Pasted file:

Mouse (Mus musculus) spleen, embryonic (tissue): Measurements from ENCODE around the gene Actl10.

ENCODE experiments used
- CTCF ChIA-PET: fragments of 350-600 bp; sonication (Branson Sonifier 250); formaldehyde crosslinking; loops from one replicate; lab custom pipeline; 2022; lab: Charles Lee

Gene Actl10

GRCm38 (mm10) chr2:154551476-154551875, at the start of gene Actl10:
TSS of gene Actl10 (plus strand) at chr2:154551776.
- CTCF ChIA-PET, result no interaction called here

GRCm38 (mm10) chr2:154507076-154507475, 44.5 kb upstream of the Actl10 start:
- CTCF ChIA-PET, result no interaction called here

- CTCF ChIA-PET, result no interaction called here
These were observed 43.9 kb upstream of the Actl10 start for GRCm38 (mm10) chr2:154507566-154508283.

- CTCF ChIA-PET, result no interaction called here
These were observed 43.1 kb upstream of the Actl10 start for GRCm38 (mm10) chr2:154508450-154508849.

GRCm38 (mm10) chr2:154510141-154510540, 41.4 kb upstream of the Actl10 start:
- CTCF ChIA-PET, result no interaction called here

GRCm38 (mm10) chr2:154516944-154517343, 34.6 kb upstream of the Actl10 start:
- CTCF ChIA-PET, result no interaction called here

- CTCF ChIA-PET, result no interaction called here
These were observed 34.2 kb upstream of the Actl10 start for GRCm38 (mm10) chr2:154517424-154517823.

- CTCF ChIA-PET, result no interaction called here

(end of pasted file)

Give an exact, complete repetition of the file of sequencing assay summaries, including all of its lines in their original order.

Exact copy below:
Mouse (Mus musculus) spleen, embryonic (tissue): Measurements from ENCODE around the gene Actl10.

ENCODE experiments used
- CTCF ChIA-PET: fragments of 350-600 bp; sonication (Branson Sonifier 250); formaldehyde crosslinking; loops from one replicate; lab custom pipeline; 2022; lab: Charles Lee

Gene Actl10

GRCm38 (mm10) chr2:154551476-154551875, at the start of gene Actl10:
TSS of gene Actl10 (plus strand) at chr2:154551776.
- CTCF ChIA-PET, result no interaction called here

GRCm38 (mm10) chr2:154507076-154507475, 44.5 kb upstream of the Actl10 start:
- CTCF ChIA-PET, result no interaction called here

- CTCF ChIA-PET, result no interaction called here
These were observed 43.9 kb upstream of the Actl10 start for GRCm38 (mm10) chr2:154507566-154508283.

- CTCF ChIA-PET, result no interaction called here
These were observed 43.1 kb upstream of the Actl10 start for GRCm38 (mm10) chr2:154508450-154508849.

GRCm38 (mm10) chr2:154510141-154510540, 41.4 kb upstream of the Actl10 start:
- CTCF ChIA-PET, result no interaction called here

GRCm38 (mm10) chr2:154516944-154517343, 34.6 kb upstream of the Actl10 start:
- CTCF ChIA-PET, result no interaction called here

- CTCF ChIA-PET, result no interaction called here
These were observed 34.2 kb upstream of the Actl10 start for GRCm38 (mm10) chr2:154517424-154517823.

- CTCF ChIA-PET, result no interaction called here